And then of course, there’s the comments on my own blog. I want nothing more to talk about my posts with people who disagree or think different. That’s how I learn. That’s how I see my viewpoint isn’t the only viewpoint. That’s the foundation of bridge building. But comments like this, don’t help.
And then there is the endless string of unknown identities, who anonymously state their point, but don’t care to have a two-way conversation. I have an issue with Anonymous people on the internet, hiding behind a computer screen, holding no one accountable for words expressed. Own your words, always.
So yeah, maybe the internet isn’t the easiest or best place to start. Perhaps talking with people you know, people you regularly converse with, or just any real live person who embodies different thoughts and feelings might be a better first step.
And what an excellent opportunity if you have friends and family who think different from you! I mean, really, who better than your inner circle, the folks who understand you, love and respect you? The people you choose to surround yourself with and under ordinary circumstances, with whom you share so many commonalities? Because if you can’t talk with your family and closest friends about the stuff that really matters, we’re in trouble. Those bridges are going to be a lot more difficult to build than I thought.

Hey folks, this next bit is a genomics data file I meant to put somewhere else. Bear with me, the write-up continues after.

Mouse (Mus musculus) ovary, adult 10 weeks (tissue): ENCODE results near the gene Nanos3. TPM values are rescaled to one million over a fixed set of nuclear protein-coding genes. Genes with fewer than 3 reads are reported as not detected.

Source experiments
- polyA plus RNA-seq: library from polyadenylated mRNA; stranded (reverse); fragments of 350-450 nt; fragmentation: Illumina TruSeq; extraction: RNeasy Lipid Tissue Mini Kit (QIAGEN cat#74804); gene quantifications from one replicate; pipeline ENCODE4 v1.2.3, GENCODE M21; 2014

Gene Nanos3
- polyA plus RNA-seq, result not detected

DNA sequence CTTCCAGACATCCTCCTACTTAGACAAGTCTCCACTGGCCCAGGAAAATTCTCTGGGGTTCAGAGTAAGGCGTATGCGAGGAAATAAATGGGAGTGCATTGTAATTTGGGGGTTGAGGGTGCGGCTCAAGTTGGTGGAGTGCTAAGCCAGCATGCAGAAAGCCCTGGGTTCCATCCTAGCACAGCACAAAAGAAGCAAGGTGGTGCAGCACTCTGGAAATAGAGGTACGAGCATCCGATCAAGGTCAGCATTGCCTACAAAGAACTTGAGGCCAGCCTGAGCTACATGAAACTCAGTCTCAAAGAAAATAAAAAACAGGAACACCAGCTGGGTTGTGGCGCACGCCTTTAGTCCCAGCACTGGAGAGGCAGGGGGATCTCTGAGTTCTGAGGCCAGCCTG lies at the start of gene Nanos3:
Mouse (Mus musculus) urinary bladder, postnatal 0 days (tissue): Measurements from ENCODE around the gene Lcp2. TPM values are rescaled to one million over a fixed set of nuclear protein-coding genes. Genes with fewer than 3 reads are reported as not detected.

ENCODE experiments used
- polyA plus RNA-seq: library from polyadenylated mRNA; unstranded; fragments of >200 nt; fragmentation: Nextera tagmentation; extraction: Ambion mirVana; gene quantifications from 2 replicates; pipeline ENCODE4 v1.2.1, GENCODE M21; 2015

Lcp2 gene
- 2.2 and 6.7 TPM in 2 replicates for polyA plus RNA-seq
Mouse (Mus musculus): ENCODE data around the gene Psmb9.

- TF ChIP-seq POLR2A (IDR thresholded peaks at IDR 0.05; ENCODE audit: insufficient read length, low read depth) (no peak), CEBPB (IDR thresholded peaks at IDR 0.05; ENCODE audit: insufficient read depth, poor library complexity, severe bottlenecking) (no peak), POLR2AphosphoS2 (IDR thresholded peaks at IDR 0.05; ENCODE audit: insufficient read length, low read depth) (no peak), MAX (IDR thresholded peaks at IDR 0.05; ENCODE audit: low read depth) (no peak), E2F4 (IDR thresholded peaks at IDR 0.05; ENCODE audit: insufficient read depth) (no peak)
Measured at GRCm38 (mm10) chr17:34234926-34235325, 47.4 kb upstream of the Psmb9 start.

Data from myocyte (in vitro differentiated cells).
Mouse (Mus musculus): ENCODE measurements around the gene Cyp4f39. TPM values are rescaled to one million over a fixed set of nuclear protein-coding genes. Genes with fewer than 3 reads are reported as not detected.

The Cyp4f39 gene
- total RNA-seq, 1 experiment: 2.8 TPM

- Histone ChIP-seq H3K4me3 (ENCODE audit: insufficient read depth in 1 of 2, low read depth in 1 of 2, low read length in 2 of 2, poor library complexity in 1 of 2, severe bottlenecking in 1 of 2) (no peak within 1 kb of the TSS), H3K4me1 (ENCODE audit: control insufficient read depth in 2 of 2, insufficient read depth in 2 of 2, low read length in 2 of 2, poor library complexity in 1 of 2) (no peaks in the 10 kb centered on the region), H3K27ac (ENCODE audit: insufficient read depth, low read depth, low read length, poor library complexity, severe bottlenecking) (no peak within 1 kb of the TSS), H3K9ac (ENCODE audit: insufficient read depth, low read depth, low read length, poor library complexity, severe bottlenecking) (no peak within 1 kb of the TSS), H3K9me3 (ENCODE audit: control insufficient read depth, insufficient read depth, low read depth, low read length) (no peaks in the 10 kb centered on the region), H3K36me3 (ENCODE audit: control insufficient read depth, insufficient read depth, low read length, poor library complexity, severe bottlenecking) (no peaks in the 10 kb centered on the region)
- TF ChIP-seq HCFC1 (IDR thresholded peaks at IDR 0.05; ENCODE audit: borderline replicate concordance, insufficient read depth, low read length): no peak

But there is one tiny problem with my logic: unfortunately, way too often, family forgets to lend you the same respect they might lend a stranger in conversation of importance. I mean, they know you, don’t they? They already have their view of who you are, in fact, they made up their mind a long time ago. You’ll always be the party girl or the goody-two-shoes or the jock or the weaselly middle child. Often it’s difficult to keep an open mind while having a real conversation with immediate family, because you’ve already reached all the conclusions before any words are even exchanged.
And that sucks. Because people change. They grow. I mean, I sure as hell hope I am not the same person I was when I was 18. And you want to know the craziest thing? You do most of your growing and changing after you leave home. After you leave your family. You often discover who you are, become who you are, realize your full potential when you’re out on your own. Only by then, it’s too late. You’ve already been given an identity, even if you grew out of that yourself years ago.
I was fortunate enough to have two verbal face-to-face intertribal dialogues over Thanksgiving. One went fairly well, one sort of crashed and burned. One was with a friend’s family, one was with immediate family. Take your guess as to which was which.
Aside from alcohol being a terrible ingredient to any intelligent conversation of worth, I noticed one major difference between sensitive discussions with immediate family and discussions with my friend’s family: one more closely followed the LARA principles and one did not: Listen, Affirm, Respond, Add. It’s a method of constructive conflict resolution, one that I’ve found to be pretty effective when put into practice. The following descriptions of LARA are taken from the University of Michigan’s Office of Student Conflict Resolution.
Listen with an intent to understand. Listen for underlying principles, cultural values, emotions, and issues behind what is being said. Listen for commonalities. Observe body language and tone of voice which may provide additional meaning. Listen for inherent needs and interests, not just what is said.